Anti-Skeletal (Striated) Muscle Antibody (ASKA) - IFA with Reflex Titres Test | Sprint Diagnostics Hyderabad
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Anti-Skeletal (Striated) Muscle Antibody (ASKA) test is an investigative procedure employed to determine the presence of antibodies against skeletal muscle in the blood. The test is often used in the context of diagnosing and managing autoimmune disorders that are associated with muscle damage. By employing the immunofluorescence assay (IFA) with reflex titres, the test can offer not just a positive or negative result but also an indication of the amount of antibodies present. This quantification is critical in the assessment of disease activity and monitoring response to therapy.
Skeletal muscles are those muscles which are attached to the skeleton and are involved in voluntary movements. In some autoimmune diseases, the immune system mistakenly targets these muscles, causing inflammation and damage. By measuring the antibodies against these muscles, doctors can gain insights into what might be causing muscle-related symptoms.
|Anti-Skeletal (Striated) Muscle Antibody (ASKA) - IFA with Reflex Titres
|No special preparation is required for this test.
|Price in Hyderabad
Why is the ASKA test important?
The ASKA test is important because it helps to diagnose and monitor autoimmune diseases that affect the skeletal muscles, such as myasthenia gravis. It is especially valuable for identifying cases where thymoma (a tumor of the thymus gland) is present, which is often associated with high levels of these antibodies.
How is the test performed?
The ASKA test is performed using a blood sample. The blood is sent to a laboratory where the levels of anti-skeletal muscle antibodies are measured using immunofluorescence assay (IFA) with reflex titres.
Home Sample Collection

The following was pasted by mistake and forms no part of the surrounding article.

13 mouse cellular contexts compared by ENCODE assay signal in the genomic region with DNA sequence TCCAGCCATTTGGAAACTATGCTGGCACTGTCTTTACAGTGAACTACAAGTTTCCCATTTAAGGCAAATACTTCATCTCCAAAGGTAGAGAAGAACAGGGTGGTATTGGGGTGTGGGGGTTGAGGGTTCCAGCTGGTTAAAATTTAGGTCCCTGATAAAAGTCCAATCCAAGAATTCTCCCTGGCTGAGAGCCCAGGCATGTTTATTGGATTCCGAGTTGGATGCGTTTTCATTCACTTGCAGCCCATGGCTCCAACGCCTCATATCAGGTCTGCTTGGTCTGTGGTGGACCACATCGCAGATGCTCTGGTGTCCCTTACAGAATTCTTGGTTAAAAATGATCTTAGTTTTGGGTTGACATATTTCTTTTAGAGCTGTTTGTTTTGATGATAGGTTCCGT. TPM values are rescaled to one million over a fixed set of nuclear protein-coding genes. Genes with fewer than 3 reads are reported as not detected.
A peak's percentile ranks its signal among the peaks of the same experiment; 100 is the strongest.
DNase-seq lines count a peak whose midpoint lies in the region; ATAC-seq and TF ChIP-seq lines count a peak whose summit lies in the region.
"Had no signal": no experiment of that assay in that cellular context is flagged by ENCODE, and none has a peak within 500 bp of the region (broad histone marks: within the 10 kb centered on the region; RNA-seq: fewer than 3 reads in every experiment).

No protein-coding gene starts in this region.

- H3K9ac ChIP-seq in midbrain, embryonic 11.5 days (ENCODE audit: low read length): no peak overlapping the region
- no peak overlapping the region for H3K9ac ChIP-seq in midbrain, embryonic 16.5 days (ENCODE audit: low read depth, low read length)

What does a positive ASKA result indicate?
A positive ASKA result indicates the presence of antibodies against skeletal muscles. This can be associated with autoimmune disorders like myasthenia gravis, and can also indicate the presence of thymoma.
What are reflex titres in the context of the ASKA test?
Reflex titres in the ASKA test refer to further testing to quantify the levels of antibodies if the initial screening test is positive. This helps in assessing the severity and activity of the disease.
Do I need to fast for the ASKA test?
No, fasting is not required for the ASKA test.
What are some symptoms that might lead a doctor to order an ASKA test?
Symptoms that might lead a doctor to order an ASKA test include muscle weakness, fatigue, difficulty in swallowing, double vision, and drooping eyelids. These symptoms are often seen in myasthenia gravis.
Can medication affect the ASKA test results?
Yes, some medications can affect the immune system and might alter the levels of antibodies in the blood. It’s important to tell your doctor about any medications you are taking.
What is the difference between ASKA and other muscle antibody tests?
ASKA specifically tests for antibodies against skeletal muscles, while other muscle antibody tests might test for antibodies against different components of the muscles or other tissues associated with muscles.
How is the ASKA test used in the management of myasthenia gravis?
The ASKA test can be used to diagnose myasthenia gravis, monitor the disease progression, and assess the response to treatment. It can also help in identifying thymoma, which is common in myasthenia gravis patients.
Is the ASKA test used as a standalone test for diagnosis?
No, the ASKA test is usually used in conjunction with clinical evaluation and other laboratory tests for the diagnosis of autoimmune disorders affecting skeletal muscles.
What happens after I receive my ASKA test results?
After receiving your ASKA test results, your doctor will discuss them with you and may recommend further tests or treatment based on the findings.
What is the normal range for ASKA titres?
The normal range for ASKA titres can vary depending on the laboratory. Generally, no antibodies or very low levels are considered normal.
Are there any risks associated with this test?
The risks associated with the ASKA test are minimal and are mainly related to the blood draw, such as slight pain or bruising at the needle site.
What factors might cause a false positive or false negative result?
Certain medications, infections, or other autoimmune conditions might cause a false positive or false negative ASKA test result.
Which doctor should I consult in case of an abnormal ASKA value?
In case of an abnormal ASKA value, it is recommended to consult a rheumatologist or a neurologist specializing in neuromuscular disorders.
The Anti-Skeletal (Striated) Muscle Antibody (ASKA) test is a vital tool in the diagnosis and management of autoimmune disorders affecting skeletal muscles. Understanding the implications of the results can help in making informed decisions regarding treatment and management of these conditions. Always discuss your results and concerns with your doctor to ensure that you receive the appropriate care and support.
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